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New Poems
by Geoff Anderson





Don’t start nuttin’, won’t be nuttin’.

-George Washington, December 25th, 1776


The mantra of our first president

guides my roommate down from his bunk

every morning, a whisper after the alarm yells.

Some people wake to sunshine,

but we had a signed portrait

of Rutherford B. Hayes on the wall,

in place of a window, Go Colts scribbled

across his black and white chest.


Funny, the things people don’t say;

how once a group of us were cornered

outside of the library, a journalist

turning to me when no one else wanted to

talk about black presidents; how a day

later I couldn’t remember what I had told her

even though the words were printed

with my name, waiting for me to say them.



a line, (a short blue one)


Posthumous Spam

Death is no longer a silence
a month after you passed
when I get a message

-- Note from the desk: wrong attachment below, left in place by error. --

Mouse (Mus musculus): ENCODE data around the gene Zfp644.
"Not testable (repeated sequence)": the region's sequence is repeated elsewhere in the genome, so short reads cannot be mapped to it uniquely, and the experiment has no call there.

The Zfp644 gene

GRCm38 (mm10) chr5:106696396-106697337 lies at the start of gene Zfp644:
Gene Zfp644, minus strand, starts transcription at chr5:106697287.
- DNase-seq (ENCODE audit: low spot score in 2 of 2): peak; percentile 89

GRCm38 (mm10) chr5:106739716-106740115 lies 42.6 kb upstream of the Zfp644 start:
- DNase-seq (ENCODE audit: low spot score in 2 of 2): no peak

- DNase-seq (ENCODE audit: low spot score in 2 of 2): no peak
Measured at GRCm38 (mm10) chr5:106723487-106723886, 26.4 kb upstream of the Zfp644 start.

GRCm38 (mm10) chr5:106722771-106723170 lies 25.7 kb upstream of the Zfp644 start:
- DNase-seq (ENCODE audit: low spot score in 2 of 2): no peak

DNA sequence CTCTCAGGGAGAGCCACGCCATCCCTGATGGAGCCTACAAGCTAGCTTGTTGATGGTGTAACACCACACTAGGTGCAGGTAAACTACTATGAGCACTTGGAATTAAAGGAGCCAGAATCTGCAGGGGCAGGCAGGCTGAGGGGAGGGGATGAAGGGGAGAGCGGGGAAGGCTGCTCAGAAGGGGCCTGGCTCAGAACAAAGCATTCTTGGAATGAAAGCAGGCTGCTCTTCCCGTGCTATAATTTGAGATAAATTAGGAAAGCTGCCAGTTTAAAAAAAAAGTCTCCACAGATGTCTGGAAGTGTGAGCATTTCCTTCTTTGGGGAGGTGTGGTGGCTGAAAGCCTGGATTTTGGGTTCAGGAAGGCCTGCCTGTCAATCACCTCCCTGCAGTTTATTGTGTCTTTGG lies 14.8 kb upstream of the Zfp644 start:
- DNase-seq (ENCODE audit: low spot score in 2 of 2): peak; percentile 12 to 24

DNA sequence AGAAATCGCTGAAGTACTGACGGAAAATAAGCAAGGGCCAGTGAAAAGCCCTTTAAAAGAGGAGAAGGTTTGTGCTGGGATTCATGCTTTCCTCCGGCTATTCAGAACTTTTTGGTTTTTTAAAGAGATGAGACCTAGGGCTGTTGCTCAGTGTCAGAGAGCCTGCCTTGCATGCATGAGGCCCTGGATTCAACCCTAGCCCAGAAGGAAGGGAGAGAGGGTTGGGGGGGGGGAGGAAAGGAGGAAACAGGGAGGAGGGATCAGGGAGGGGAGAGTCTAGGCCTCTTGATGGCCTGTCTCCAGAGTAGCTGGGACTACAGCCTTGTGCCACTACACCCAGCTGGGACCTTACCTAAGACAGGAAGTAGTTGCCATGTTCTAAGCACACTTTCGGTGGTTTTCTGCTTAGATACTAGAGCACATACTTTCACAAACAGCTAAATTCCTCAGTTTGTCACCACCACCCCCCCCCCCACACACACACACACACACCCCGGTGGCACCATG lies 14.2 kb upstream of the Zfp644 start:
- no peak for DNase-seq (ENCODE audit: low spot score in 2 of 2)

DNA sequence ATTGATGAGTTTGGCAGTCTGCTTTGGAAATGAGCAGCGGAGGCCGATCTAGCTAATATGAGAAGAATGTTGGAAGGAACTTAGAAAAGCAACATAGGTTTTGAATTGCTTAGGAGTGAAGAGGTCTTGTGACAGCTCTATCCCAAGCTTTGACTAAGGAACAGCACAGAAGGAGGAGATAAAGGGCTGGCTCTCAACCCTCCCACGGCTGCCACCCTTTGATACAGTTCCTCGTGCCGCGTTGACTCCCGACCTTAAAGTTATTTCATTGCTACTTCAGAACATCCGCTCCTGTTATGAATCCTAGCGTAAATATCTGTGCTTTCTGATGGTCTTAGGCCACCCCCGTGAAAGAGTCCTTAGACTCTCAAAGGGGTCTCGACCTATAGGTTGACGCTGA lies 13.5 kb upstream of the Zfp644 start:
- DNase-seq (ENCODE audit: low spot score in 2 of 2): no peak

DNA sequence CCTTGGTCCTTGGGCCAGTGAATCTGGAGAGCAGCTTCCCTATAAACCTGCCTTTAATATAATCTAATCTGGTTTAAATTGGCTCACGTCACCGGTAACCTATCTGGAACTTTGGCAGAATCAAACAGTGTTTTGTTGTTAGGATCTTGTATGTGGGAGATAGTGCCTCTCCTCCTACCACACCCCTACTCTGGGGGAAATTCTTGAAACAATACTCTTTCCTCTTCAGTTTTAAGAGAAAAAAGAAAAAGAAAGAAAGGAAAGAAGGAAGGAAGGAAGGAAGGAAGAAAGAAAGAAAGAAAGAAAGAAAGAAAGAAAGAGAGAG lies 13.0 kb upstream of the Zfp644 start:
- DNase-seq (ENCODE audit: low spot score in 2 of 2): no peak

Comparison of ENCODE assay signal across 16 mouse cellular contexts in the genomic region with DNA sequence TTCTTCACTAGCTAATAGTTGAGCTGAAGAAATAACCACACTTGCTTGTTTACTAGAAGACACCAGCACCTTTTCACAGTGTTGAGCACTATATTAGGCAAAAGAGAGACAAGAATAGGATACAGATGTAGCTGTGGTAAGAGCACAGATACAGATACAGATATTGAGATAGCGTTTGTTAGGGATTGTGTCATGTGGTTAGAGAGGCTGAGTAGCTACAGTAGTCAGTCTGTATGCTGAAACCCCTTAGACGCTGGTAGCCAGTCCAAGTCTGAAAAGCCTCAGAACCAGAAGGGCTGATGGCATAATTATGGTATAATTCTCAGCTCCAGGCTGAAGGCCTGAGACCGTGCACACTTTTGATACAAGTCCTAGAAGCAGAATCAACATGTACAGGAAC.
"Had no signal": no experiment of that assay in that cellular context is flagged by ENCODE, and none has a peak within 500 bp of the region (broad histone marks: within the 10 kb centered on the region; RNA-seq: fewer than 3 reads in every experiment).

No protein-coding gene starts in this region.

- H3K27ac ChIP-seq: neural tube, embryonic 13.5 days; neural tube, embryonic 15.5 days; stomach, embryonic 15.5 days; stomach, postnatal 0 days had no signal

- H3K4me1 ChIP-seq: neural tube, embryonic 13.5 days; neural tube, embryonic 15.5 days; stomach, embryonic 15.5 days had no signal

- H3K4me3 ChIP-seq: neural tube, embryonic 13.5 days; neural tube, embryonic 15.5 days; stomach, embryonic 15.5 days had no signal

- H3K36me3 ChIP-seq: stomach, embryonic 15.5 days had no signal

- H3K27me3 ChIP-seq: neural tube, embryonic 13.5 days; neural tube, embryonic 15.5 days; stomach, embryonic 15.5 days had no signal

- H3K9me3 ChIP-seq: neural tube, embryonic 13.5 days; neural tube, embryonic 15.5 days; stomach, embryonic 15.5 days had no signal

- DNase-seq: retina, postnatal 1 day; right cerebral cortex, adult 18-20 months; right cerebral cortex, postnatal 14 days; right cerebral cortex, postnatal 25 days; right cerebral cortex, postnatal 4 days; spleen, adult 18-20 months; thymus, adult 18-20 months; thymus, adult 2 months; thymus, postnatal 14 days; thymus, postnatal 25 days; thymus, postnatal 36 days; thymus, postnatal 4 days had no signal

in my junkbox and open
a limited time offer
for free pilates sent in your name

before deleting I wonder
what shore a response would find
once it left my hand

its bottle swaddled in sand and kelp
if where you are there is an island
collecting distant letters

the beach an inbox
where you stumble
on a name unfold the paper

and finding a shell

of my voice cast it
back into infinite sea



a line, (a short blue one)


Primal astrology


a year after our wedding

my wife learns she is a rattlesnake


I think this explains

the hisses when threatened


the shake of the tail

a rustle of poison in the air


waiting for a reason for release

I suggest it means she has a temper


she kicks my shin

I apologize


stitch a shallow wound

deep enough to scar



a line, (a short blue one)


First Love Poem


My wife is mad at me again because

I’ve yet to write anything about her.

Leafing through my leaves inside the house,

her eyes the rake, her hands the breeze, a search

begins through dusty journals of old work,

a pause at every mention of a sun

that never captures her. She passes words

like late passengers at a station

seen through a pane of glass aboard a train;

I want to help her down with all her baggage,

arrive at a page where we’ve never been,

far from the poems I could never salvage—

the ones comparing roses to her lips,

her smile to the moon, her voice to Sirens’.



a line, (a blue one)


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